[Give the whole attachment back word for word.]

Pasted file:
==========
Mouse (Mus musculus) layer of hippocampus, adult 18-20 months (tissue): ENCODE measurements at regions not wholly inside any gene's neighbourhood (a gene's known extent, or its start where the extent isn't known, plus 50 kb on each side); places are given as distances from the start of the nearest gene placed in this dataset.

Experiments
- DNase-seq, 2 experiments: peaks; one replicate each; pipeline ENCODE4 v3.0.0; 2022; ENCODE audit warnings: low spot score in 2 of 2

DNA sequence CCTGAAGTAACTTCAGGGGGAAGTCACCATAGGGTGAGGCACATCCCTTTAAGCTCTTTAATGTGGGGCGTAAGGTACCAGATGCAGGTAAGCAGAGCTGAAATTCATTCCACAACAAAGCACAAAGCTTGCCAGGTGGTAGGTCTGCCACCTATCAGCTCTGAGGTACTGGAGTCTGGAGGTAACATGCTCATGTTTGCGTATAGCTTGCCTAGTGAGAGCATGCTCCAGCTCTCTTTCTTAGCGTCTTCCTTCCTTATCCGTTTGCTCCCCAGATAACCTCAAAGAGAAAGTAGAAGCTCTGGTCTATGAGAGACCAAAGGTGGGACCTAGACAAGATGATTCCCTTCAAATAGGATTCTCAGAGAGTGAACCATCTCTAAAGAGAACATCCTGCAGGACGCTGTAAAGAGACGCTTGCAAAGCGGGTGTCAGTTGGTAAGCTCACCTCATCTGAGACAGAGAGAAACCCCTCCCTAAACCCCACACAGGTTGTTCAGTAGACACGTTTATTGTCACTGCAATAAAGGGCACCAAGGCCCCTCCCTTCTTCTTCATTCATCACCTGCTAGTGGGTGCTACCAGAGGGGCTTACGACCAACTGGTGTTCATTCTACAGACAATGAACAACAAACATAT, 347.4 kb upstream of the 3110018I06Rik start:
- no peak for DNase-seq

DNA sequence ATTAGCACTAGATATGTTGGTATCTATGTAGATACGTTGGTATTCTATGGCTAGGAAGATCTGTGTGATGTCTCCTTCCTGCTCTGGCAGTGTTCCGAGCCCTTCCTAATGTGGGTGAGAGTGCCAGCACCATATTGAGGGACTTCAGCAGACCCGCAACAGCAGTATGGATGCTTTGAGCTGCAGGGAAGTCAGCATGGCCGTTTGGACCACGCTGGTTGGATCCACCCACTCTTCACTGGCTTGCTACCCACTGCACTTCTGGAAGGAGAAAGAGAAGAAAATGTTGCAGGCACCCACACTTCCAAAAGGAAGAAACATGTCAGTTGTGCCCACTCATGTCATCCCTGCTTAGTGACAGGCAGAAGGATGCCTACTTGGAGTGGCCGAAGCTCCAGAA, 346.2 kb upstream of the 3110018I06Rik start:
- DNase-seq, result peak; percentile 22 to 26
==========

Mouse (Mus musculus) layer of hippocampus, adult 18-20 months (tissue): ENCODE measurements at regions not wholly inside any gene's neighbourhood (a gene's known extent, or its start where the extent isn't known, plus 50 kb on each side); places are given as distances from the start of the nearest gene placed in this dataset.

Experiments
- DNase-seq, 2 experiments: peaks; one replicate each; pipeline ENCODE4 v3.0.0; 2022; ENCODE audit warnings: low spot score in 2 of 2

DNA sequence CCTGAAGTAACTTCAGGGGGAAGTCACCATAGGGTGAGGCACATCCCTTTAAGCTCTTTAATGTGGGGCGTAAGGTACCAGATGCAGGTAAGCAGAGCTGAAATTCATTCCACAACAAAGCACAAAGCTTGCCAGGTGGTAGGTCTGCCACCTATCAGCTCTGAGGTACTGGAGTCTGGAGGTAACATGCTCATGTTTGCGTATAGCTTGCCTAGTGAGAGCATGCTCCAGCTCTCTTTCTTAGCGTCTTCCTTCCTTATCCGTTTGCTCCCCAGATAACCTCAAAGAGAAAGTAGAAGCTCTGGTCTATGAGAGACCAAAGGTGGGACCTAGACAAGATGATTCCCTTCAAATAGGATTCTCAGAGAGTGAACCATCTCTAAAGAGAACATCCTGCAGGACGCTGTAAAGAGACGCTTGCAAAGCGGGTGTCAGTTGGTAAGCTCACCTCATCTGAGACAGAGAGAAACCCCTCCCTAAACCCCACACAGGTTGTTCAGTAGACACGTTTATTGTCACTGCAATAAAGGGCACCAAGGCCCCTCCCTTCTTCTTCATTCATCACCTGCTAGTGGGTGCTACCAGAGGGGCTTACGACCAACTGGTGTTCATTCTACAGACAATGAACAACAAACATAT, 347.4 kb upstream of the 3110018I06Rik start:
- no peak for DNase-seq

DNA sequence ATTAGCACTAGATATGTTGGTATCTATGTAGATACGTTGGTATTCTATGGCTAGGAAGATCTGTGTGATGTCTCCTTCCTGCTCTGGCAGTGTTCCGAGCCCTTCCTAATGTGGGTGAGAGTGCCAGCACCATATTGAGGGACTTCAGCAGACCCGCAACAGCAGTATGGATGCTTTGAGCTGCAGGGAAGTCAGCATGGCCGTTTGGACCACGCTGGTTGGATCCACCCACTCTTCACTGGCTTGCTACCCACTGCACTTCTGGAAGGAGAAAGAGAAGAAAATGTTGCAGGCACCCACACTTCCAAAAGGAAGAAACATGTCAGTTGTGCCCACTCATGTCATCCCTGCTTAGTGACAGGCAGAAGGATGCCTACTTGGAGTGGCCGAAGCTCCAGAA, 346.2 kb upstream of the 3110018I06Rik start:
- DNase-seq, result peak; percentile 22 to 26